Surfacing this data and helping the sales enablement team refine messaging and materials will help teams collaborate and communicate consistently.

How to set up a sales operations department

Most organizations already have some sales operations, but it may not be a separate department with clear responsibilities and accountability.

Creating a sales operations department can help you get all the benefits of operations, including: 

  • Increased efficiency
  • A clear strategy and focus
  • Less wasted time and money
  • A more effective sales process 

The first step is to define your sales operations process as it is today; determine the following:

  • Who is behind the scenes to ensure that the sales process works?
  • Who chooses the sales technology? 
  • Who implements the projects created by the sales enablement team? 

Next, determine what role you want your sales operations team to play. What would be ideal when it comes to tasks and responsibilities? What results are you looking to drive, both short- and long-term? Are any operations tasks falling through the cracks without a dedicated team?

Then, divide those responsibilities into separate roles. Clearly-defined roles help everyone perform effectively and avoid confusion, stress, and burnout. Then, build your team with the best talent based on these roles.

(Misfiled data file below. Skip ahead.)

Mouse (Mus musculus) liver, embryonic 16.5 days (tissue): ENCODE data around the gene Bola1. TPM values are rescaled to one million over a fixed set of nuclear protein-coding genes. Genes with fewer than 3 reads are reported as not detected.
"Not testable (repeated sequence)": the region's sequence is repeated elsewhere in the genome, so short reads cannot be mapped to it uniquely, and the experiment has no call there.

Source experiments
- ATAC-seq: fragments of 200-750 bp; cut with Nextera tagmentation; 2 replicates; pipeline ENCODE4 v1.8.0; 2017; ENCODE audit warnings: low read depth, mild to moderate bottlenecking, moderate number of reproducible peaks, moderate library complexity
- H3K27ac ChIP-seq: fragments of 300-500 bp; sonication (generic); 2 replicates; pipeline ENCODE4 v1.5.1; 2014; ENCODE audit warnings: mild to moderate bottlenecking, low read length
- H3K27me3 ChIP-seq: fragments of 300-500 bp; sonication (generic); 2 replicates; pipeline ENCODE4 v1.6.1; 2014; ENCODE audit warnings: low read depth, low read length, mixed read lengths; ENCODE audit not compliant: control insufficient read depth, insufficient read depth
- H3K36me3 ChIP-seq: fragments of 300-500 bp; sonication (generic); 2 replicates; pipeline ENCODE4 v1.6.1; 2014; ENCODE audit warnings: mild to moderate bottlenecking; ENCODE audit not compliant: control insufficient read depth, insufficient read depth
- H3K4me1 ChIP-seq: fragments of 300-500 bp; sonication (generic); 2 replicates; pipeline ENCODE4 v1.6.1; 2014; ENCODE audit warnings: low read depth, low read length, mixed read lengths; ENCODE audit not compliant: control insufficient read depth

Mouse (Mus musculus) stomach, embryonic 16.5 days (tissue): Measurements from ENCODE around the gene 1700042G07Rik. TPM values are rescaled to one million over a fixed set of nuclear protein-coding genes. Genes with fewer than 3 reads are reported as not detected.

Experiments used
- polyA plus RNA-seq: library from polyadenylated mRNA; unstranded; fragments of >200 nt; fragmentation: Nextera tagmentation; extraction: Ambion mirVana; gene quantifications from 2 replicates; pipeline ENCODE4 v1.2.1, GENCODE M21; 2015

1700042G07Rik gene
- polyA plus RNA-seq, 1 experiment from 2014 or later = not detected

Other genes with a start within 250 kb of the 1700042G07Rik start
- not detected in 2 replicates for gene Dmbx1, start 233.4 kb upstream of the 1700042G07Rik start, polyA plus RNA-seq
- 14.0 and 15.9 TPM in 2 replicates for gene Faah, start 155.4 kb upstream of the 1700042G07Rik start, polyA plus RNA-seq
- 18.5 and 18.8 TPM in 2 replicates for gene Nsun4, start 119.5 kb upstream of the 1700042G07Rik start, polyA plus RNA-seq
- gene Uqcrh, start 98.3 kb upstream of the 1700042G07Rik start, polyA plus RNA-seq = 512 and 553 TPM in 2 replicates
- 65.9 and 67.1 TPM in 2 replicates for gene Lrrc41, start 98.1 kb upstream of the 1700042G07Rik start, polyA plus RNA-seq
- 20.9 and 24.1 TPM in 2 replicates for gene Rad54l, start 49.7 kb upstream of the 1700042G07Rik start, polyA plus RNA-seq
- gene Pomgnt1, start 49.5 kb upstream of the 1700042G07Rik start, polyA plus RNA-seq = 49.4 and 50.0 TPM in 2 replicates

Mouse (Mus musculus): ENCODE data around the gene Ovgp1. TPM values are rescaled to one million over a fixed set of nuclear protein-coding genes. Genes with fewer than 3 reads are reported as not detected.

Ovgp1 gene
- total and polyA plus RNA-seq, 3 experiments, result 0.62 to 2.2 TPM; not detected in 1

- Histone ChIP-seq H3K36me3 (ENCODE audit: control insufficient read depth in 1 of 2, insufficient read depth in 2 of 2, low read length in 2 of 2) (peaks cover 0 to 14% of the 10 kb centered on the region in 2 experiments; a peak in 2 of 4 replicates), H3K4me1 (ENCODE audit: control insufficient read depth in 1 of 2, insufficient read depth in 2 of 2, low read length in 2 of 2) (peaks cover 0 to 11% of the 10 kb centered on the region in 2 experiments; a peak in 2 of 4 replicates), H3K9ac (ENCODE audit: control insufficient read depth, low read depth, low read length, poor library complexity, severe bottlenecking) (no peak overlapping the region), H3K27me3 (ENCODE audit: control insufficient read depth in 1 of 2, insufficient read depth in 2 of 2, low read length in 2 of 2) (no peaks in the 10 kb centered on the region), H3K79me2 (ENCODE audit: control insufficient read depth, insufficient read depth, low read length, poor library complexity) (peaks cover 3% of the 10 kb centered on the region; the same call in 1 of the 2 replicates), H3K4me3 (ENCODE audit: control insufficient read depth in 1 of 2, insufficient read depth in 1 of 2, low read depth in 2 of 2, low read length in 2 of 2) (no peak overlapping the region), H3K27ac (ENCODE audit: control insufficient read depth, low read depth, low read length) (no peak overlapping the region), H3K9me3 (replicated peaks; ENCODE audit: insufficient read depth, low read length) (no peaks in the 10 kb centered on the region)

You’ll need to train your new team members and help them understand the overall role of sales operations and how their specific job fits into the bigger picture. Set goals for each position and equip team members with the necessary resources and training. 

Improve sales operations with WorkRamp

One of the core responsibilities of your sales operations team is to help sales reps adapt their processes to be more efficient and effective. Equipping them with the right resources is essential to make that training engaging, easy to understand, and accessible.

WorkRamp is an All-in-One Learning Platform that your sales enablement and sales operations teams can use to train and onboard reps and help them improve quota attainment, win rates, and more.

Contact us for a free, personalized demo to learn more about how WorkRamp can help your sales operations team excel. 


Complete the form for a custom demo.

Anna Spooner

WorkRamp Contributor

Anna Spooner is a digital strategist and marketer with over 11 years of experience. She writes content for various industries, including SaaS, medical and personal insurance, healthcare, education, marketing, and business. She enjoys the process of putting words around a company’s vision and is an expert at making complex ideas approachable and encouraging an audience to take action.